The Perfect Burger? Try Liquid Nitrogen.
Nathan Myhrvold founded Intellectual Ventures after retiring from his position as chief strategist and chief technology officer of Microsoft Corporation. At Intellectual Ventures, Myhrvold is focused on a variety of business interests relating to the funding, creation and commercialization of inventions. During his 14-year tenure at Microsoft, Dr. Myhrvold held various positions within the company and was responsible for founding Microsoft Research and numerous technology groups that resulted in many of Microsoft's most successful products. He has extensive experience successfully linking research to product development and commercialization.
In 1986, Myhrvold’s company Dynamical Systems was acquired by Microsoft. Prior to that, he was a postdoctoral fellow in the department of applied mathematics and theoretical physics at Cambridge University and worked with Professor Stephen Hawking on research in cosmology, quantum field theory in curved space time and quantum theories of gravitation. Dr. Myhrvold holds hundreds of patents and has hundreds issued or pending.
Dr. Myhrvold earned a doctorate in theoretical and mathematical physics and a master's degree in mathematical economics from Princeton University. In 2005, in recognition of his distinguished career, Princeton awarded Dr. Myhrvold the James Madison Medal, the university’s top honor for alumni. He also has a master's degree in geophysics and space physics and a bachelor's degree in mathematics, both from UCLA. Currently, he serves on the Advisory Board for the Department of Physics at the University of Washington. He is also an affiliate research associate of paleontology at the Museum of the Rockies where he funds and participates in paleontological research and yearly expeditions.
Dr. Myhrvold is a member of the United Way’s Million Dollar Roundtable and a regular contributor to local Seattle arts and education non-profits. In 2000, he partnered with Paul Allen and pledged $1 million to the SETI Foundation, to fund the development phase of the world’s most powerful telescope – the Allen Telescope Array.
An avid nature and wildlife photographer, Dr. Myhrvold’s work is featured in the books “America 24/7” and “Washington 24/7” where his photographs helped capture a week in the life of people and nature in the United States during the spring of 2003. His research has been published in scientific journals including Science, Nature, Paleobiology, Journal of Vertebrate Paleontologyand the Physical Review and he has contributed articles to magazines including Harvard Business Review, The Wall Street Journal, Fortune, Time,and National Geographic Traveler. In 2004, he provided the foreword to a book profiling some of the world’s greatest inventors – “Juice: The Creative Fuel that Drives World-Class Inventors.” He has also been named one of the most influential people in IP by several leading IP trade publications.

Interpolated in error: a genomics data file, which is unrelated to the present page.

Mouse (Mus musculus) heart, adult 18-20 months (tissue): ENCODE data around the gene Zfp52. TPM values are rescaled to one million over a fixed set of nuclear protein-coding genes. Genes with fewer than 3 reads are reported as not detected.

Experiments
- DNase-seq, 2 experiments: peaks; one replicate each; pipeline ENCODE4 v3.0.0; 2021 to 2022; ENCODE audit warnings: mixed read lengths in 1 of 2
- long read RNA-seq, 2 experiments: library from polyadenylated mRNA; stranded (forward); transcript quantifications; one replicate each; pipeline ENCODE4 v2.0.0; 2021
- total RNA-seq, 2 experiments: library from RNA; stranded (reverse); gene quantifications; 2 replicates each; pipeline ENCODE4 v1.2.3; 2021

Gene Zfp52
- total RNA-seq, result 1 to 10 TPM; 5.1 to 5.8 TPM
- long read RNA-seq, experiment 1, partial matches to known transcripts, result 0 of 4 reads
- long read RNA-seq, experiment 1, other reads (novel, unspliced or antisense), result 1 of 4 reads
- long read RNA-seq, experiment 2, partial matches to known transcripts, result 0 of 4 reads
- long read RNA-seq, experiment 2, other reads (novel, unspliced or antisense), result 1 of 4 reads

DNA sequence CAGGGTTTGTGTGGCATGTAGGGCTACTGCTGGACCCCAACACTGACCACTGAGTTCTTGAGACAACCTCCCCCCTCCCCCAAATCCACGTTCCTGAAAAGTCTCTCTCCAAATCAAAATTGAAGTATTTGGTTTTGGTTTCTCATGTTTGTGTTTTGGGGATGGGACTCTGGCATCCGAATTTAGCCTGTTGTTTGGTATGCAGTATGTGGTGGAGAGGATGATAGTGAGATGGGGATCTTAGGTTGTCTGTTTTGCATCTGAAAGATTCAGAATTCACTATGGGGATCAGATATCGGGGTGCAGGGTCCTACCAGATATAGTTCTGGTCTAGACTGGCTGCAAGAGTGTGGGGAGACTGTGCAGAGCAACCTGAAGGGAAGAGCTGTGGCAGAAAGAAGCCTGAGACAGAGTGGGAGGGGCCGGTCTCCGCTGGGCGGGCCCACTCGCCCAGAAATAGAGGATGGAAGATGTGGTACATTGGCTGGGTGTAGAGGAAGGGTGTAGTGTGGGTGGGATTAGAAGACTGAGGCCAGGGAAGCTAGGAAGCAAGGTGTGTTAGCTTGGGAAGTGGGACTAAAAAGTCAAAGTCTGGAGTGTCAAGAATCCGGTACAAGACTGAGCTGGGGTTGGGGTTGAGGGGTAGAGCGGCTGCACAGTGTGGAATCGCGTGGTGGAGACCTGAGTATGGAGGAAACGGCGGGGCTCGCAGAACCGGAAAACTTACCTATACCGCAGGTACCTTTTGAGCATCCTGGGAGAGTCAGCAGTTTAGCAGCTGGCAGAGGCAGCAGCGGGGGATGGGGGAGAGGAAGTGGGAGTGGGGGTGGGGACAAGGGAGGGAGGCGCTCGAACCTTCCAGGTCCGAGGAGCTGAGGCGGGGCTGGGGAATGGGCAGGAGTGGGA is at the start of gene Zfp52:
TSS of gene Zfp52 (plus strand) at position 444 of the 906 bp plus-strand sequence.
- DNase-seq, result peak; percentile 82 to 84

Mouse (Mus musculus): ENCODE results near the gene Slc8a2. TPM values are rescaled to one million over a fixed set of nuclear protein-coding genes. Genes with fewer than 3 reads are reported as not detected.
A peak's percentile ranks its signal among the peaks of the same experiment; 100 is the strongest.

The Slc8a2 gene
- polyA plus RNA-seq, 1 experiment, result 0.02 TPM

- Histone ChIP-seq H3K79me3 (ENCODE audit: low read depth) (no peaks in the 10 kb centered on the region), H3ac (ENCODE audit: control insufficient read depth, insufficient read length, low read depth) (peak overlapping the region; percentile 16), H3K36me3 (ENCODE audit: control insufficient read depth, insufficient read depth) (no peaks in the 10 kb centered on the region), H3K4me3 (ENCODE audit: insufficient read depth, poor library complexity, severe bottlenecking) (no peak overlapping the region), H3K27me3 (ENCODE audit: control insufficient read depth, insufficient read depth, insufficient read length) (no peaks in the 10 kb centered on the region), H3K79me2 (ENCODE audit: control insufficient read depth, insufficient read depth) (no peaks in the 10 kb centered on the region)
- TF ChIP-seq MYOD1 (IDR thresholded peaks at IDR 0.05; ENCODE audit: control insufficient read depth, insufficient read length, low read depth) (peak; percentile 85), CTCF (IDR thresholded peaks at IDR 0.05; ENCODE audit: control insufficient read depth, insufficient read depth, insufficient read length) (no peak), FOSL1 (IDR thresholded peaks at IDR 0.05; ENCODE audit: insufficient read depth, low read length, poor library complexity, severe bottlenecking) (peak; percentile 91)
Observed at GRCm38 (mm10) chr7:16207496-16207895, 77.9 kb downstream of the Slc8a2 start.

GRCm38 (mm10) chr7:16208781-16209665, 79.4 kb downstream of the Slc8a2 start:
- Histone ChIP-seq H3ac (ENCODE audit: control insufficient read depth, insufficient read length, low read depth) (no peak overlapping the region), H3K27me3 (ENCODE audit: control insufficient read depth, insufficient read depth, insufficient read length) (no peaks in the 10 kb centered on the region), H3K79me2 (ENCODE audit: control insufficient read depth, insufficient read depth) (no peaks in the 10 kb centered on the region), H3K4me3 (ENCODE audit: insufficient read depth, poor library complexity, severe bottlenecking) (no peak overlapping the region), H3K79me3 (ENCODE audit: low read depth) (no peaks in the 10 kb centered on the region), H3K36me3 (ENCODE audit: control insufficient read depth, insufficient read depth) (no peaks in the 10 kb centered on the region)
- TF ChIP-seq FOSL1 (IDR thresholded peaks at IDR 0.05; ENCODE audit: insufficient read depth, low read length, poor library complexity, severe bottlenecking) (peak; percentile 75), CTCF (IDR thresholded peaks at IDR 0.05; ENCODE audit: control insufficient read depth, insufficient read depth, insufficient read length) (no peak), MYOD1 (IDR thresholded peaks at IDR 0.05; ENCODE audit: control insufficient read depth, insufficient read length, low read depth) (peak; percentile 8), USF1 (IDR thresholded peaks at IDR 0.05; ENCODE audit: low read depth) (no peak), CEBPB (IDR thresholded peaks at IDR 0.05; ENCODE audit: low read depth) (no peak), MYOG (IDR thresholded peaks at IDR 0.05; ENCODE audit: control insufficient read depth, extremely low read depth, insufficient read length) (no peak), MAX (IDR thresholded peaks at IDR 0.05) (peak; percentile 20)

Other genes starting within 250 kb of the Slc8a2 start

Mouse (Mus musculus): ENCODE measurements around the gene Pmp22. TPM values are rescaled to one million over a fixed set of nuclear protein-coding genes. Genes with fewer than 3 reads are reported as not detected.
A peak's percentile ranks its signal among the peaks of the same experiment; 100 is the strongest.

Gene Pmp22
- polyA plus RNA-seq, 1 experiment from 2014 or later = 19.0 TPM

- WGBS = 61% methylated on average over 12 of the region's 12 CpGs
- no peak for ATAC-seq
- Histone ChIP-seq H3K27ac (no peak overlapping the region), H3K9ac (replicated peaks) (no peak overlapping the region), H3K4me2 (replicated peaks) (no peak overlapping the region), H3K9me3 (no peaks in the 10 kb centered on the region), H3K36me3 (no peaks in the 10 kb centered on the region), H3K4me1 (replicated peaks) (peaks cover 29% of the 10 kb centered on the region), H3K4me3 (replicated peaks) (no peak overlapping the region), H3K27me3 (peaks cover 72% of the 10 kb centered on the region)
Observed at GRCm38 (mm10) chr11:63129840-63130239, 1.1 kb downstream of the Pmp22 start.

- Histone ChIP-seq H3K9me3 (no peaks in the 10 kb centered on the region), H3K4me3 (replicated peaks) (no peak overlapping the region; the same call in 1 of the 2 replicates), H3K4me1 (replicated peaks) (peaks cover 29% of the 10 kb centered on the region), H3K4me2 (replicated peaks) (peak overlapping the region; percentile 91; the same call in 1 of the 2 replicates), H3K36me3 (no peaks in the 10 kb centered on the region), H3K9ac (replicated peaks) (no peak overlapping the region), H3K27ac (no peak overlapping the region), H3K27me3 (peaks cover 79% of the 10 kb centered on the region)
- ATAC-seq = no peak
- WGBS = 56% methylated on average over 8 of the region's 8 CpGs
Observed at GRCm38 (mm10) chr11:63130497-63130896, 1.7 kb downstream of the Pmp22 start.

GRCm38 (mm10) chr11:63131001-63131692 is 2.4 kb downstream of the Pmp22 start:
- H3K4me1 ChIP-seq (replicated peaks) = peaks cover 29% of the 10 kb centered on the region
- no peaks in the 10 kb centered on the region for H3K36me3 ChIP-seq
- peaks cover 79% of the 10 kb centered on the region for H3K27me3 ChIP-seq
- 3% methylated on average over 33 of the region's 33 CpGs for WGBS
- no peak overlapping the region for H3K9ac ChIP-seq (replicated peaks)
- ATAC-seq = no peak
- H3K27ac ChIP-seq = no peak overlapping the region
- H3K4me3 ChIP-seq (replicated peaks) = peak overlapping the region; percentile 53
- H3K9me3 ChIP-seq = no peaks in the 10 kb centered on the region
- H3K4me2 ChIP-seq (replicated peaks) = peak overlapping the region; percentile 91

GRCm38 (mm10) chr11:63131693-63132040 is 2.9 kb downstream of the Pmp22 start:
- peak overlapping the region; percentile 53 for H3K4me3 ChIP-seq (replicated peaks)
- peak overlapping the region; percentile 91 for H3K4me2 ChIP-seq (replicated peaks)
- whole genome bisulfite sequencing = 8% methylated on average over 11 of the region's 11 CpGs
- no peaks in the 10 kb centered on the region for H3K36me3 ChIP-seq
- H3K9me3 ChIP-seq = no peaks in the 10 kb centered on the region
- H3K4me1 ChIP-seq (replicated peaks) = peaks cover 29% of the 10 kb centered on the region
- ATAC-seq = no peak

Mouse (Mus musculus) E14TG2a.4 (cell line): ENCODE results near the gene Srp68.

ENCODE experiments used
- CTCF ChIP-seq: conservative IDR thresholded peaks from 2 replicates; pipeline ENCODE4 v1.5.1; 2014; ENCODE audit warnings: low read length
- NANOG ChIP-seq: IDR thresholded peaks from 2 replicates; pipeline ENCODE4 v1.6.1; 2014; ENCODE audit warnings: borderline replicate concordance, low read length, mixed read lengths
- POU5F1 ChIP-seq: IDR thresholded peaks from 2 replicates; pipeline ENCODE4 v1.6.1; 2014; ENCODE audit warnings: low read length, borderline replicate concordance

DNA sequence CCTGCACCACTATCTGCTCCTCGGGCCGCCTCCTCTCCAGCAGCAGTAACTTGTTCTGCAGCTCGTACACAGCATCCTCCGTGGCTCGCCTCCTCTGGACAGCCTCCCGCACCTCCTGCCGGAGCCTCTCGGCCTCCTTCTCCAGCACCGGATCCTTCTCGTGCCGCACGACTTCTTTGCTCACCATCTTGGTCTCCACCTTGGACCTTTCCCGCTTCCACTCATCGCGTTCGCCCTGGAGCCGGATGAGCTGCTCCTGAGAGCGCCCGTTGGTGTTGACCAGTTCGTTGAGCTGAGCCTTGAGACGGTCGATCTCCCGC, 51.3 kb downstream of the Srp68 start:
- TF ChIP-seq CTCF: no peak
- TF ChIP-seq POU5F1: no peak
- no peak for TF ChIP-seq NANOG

He is currently working on a cookbook surveying the science, technology, and techniques used in modern cuisine. “Modernist Cuisine: The Art and Science of Cooking,” was released in March 2011. For more information visit http://www.modernistcuisine.com
Any food is worthy of trying to achieve the ultimate version of it. Our version of the ultimate burger is a little tough to do at home because it involves liquid nitrogen and a deep fryer. We grind the hamburger, we put it in liquid nitrogen, and then we deep fry it to make a crispy crust after we cooked it sous-vide to make the inside even.
I think the real trick with making a great burger is to make sure you use a hot enough either flame or pan or barbecue to get the outside really crusty while keeping the inside medium rare. And that's easiest to do if you can cook the burgers very gently first at low temperature to get the inside medium rare, then briefly sear the hell out of it to make the outside crispy.
Nathan Myhrvold describes techniques for cooking the perfect burger, including dousing the patty in liquid nitrogen.
The stories we tell define history. So who gets the mic in America?
- History is written by lions. But it's also recorded by lambs.
- In order to understand American history, we need to look at the events of the past as more prismatic than the narrative given to us in high school textbooks.
- Including different voices can paint a more full and vibrant portrait of America. Which is why more walks of American life can and should be storytellers.
A glass of juice has as much sugar, ounce for ounce, as a full-calorie soda. And those vitamins do almost nothing.
Quick: think back to childhood (if you've reached the scary clown you've gone too far). What did your parents or guardians give you to keep you quiet? If you're anything like most parents, it was juice. But here's the thing: juice is bad for you.
Orangutans join humans and bees in a very exclusive club
- Orangutan mothers wait to sound a danger alarm to avoid tipping off predators to their location
- It took a couple of researchers crawling around the Sumatran jungle to discover the phenomenon
- This ability may come from a common ancestor
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